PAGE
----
La Pena is a stark setting for any performance, an elevated platform at the end of a room of seats without rake or curtain.  When artists can carry an audience’s intensive response as these six were able in this setting, it’s really something.  No wonder that Juncal is roughly translated as “insider.”

As  Ara and Gutierrez started out with Tangos, Heredia emerged from the right stage exit, walked in front of the stage where he struck  his sticks on the edge of the platform close to the dancers’ feet.  This  set a tone, Gutierrez and Ara dancing side by side, Ara in black, Gutierrez, suited, like a slightly fatigued paper pusher in San Francisco’s financial district. Throughout the program, little of the traditional costumes were even hinted at – the heavily braided jacket and tight trousers of the male, combs, spit curls and artificial flowers for the woman’s hair,  a myriad of ruffles on the sleeves and neckline or the swirling yardage in the skirt.

Jose Cortes, a tall, handsome man, rendered a Fandango with extraordinary fervor, the melismatic preliminary as prolonged and varied as one hears from a traditional Indian singer .  Cortes’ undulations, produced with the aid of one hand weaving the rise and fall of sound, pulled the extended  phrase from deep in his solar plexus, his  intensity verging on a blood vessel rupture.

When Gutierrez returned for the Zapateado, head covered by a school boy cap, knee-length socks and short trousers with school boy jacket and tie, he looked like a school boy – a nod to his French birth. His expression, totally deadpan, drilled itself into the audience, as his feet wove the traditional sequences.  My friend remarked, “He possesses an ego the size of Berkeley.”

Ara’s costumes included diaphanous black over minimal bra with a straight street skirt, later a black  over blouse with rose-applique above a floor length skirt of minimalist ruffles.  She is adept in cork- curled turns, both back and forward;  she continues to reach sideways with a strong thrust of the arm, softened by manipulation of palms and fingers, which accompany equal  side stretches of the torso and the legs. The latter almost verges on the grotesque but is redeemed by the arms, body twist and her remarkable musical phrasing.  These juxtapositions seemed to work best in the solo Romance, but  I hope it doesn’t become a movement cliche.   Ara’s handsome features appeared more chiseled,  perhaps heightened with the presence of Guiterrez; certainly her body responded in a telling response to Heredia’s percussive instruments.

Gutierrez danced in the mussy business suit style with the usual forward intent gaze and deliberation; in due course off  came the jacket flung at a strategic juncture.  There’s no denying
his skill or focus.

Two thoughts linger as I write this.  Spanish dance no longer is totally defined by its costume, particularly with the men.  Ara, Gutierrez and Cortes all born in France; the latter two claim gypsy heritage.  Was the culture beyond the immediate family and gypsy circle an influence?  The incisiveness somehow makes me wonder.  Like ballet’s roots, Spanish dance and flamenco is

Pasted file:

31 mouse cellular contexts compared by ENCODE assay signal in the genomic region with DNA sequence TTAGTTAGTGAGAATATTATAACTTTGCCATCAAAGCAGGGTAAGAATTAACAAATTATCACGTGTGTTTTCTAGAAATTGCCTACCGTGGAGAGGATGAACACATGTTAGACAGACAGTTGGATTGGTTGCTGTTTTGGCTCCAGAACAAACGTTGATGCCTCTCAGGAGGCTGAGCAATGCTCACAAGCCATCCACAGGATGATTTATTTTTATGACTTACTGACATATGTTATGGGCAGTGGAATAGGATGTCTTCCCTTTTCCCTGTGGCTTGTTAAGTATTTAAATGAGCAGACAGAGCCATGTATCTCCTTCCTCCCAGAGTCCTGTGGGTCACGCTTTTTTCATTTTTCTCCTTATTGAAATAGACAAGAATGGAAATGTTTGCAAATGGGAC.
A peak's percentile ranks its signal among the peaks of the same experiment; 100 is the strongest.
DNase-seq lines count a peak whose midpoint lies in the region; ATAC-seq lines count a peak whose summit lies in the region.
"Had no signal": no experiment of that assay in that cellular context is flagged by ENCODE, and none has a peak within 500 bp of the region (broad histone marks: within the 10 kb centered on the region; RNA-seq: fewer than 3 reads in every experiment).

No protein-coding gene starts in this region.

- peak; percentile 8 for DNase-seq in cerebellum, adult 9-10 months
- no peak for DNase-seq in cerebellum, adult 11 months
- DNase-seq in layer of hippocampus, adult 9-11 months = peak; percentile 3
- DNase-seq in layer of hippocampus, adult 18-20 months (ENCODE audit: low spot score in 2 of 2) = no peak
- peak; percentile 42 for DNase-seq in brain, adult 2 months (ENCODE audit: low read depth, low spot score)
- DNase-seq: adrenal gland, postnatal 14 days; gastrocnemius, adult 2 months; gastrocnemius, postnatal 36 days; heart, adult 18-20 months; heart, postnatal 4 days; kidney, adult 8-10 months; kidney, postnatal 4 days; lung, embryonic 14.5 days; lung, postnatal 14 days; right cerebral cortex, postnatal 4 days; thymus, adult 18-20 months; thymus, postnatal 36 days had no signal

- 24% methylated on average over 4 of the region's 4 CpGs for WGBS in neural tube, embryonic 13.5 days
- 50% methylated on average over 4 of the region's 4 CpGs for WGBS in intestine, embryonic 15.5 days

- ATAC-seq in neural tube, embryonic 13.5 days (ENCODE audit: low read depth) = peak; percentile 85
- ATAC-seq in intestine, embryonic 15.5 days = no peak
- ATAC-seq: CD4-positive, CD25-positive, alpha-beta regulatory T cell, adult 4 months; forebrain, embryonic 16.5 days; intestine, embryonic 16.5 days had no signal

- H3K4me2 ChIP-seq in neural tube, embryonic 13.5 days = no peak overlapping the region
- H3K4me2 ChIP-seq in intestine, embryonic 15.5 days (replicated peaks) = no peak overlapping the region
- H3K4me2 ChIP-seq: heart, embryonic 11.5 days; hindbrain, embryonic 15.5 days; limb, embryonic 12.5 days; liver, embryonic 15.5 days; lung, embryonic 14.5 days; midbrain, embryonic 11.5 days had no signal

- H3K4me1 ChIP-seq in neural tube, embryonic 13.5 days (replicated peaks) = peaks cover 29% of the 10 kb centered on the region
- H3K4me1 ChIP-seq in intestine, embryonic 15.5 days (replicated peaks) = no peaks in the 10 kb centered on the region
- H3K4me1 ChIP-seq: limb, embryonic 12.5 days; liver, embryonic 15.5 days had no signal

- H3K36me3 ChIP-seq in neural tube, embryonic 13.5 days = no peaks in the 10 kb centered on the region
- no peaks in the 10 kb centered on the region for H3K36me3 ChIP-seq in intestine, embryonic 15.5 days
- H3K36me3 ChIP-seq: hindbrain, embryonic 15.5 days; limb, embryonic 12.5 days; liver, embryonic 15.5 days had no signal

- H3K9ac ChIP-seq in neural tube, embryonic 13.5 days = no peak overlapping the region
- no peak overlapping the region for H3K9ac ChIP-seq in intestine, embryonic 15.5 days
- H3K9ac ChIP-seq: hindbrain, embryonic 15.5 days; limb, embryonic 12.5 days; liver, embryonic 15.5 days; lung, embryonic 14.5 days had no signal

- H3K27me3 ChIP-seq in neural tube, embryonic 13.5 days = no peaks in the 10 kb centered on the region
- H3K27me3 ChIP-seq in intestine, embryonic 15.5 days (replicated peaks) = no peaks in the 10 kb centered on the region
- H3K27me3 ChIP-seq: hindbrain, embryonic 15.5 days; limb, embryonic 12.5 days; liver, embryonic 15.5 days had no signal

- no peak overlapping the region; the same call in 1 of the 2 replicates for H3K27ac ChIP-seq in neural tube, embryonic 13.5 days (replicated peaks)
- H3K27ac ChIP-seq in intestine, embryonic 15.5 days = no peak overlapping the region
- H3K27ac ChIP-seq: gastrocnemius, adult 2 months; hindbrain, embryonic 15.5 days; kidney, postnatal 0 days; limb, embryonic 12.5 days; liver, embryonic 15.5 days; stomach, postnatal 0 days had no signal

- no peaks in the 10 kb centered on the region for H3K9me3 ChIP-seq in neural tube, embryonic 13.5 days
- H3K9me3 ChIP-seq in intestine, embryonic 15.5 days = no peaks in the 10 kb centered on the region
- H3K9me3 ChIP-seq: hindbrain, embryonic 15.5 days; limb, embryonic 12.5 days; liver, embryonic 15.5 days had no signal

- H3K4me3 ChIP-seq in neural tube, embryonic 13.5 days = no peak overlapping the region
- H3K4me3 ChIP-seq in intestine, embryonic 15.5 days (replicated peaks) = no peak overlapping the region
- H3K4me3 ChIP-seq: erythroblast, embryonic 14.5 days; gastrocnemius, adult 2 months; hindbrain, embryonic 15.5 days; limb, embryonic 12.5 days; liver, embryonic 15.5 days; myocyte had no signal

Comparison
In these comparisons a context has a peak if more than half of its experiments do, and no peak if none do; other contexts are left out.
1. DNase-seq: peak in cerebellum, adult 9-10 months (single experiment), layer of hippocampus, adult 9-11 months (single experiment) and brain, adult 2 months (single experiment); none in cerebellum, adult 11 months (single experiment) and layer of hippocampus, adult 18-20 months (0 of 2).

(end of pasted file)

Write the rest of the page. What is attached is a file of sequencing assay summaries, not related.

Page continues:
obviously an international language.

The Khmer Arts Ensemble at Zellerbach

31 Oct

The Khmer Arts Ensemble appeared at Zellerbach at a Sunday matinee early in October dancing “The Lives of Giants”, choreographed by Sophiline Cheam Shapiro; she also was responsible for the lyrics and musical arrangements.

The entirely female ensemble, was accompanied by four traditional musicians plus a singer, handsomely costumed by Merrily Murray-Walsh. “The Lives of Giants”, traditionally danced by women, is a Cambodian extract from the Hindu epic The Ramayana, regarding a Giant who is given a boon but turns into a menace, soothed only by Uma. Uma’s desire to ameliorate the tense situation the Giant’s arrogance has fostered is ignored by Visnu; he dispatches the Giant, foretelling further violence rather than compassion.

Many years ago when Prince Norodom Sihanouk was prime minister of Cambodia, he brought his daughter Bupa Devi, as I recall her name, with him on a visit to San Francisco. The Asia Foundation helped to arrange a comparatively brief performance at what is now Herbst Theatre, giving San Francisco its first glimpse of a regal professional from the land of Angkor Wat, and the extraordinary stylization of hand and foot gestures with their Indian classical antecedents outlined in the Natya Sastra.

Fast forward to the early twenty-first century; the Bay Area dance community received in its midst Charya Burt, trained in Cambodia in its classical tradition. Burt has appeared several times at the San Francisco Ethnic Dance Festival and earned an Izzie, [Isadora Duncan Dance Award] for Individual Performance in 2002, sharing honors with Joanna Berman and La Tania. What Charya provides San Francisco audiences are brief excursions into the sedate and elaborate technique of Cambodian classical dance tradition; palms vertical to the wrist with fingers arched backwards, forming leisurely mudras while the arms execute Arabic like linear arabesques, the feet cocked, bent knees, and swift little pattering steps.

Charya Burt also has undertaken adaptations, from a Cambodian snippet based on Tennessee Williams’ “Glass Menagerie” to musings on being an immigrant. At least one experiment was commissioned by World Arts West’s Ethnic Dance Festival where performance slots are limited to twenty minutes.

Sophiline Cheam Shapiro and Charya Burt are sisters and have appeared together in the Bay Area. It is my understanding Cheam Shapiro has returned to live in Cambodia, and though experimenting, she chose this traditional tale to tour the United States under some heavy supporting organizations focused on Asia.

“The Lives of Giants” was a ninety minute drama performed without intermission. For all the expertise and skill demonstrated, this American is not sufficiently attuned to this sub-equatorial dance form to appreciate or be riveted by the experience. It is my loss, undoubtedly, but, having been beguiled by Charya Burt’s presentations, there is something to be said for programmatic adjustments in lengths and intervals.